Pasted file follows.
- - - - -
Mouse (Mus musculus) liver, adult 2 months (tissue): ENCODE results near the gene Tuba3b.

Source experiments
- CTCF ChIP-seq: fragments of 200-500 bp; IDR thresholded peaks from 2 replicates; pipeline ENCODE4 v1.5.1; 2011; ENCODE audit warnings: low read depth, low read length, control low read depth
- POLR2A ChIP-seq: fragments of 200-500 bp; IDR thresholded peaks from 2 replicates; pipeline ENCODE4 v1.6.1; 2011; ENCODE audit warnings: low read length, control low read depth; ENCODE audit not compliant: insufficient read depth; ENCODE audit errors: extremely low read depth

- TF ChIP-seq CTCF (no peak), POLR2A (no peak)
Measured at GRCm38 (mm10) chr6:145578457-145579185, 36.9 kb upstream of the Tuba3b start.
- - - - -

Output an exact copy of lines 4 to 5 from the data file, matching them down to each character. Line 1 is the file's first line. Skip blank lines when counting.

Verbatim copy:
- POLR2A ChIP-seq: fragments of 200-500 bp; IDR thresholded peaks from 2 replicates; pipeline ENCODE4 v1.6.1; 2011; ENCODE audit warnings: low read length, control low read depth; ENCODE audit not compliant: insufficient read depth; ENCODE audit errors: extremely low read depth

- TF ChIP-seq CTCF (no peak), POLR2A (no peak)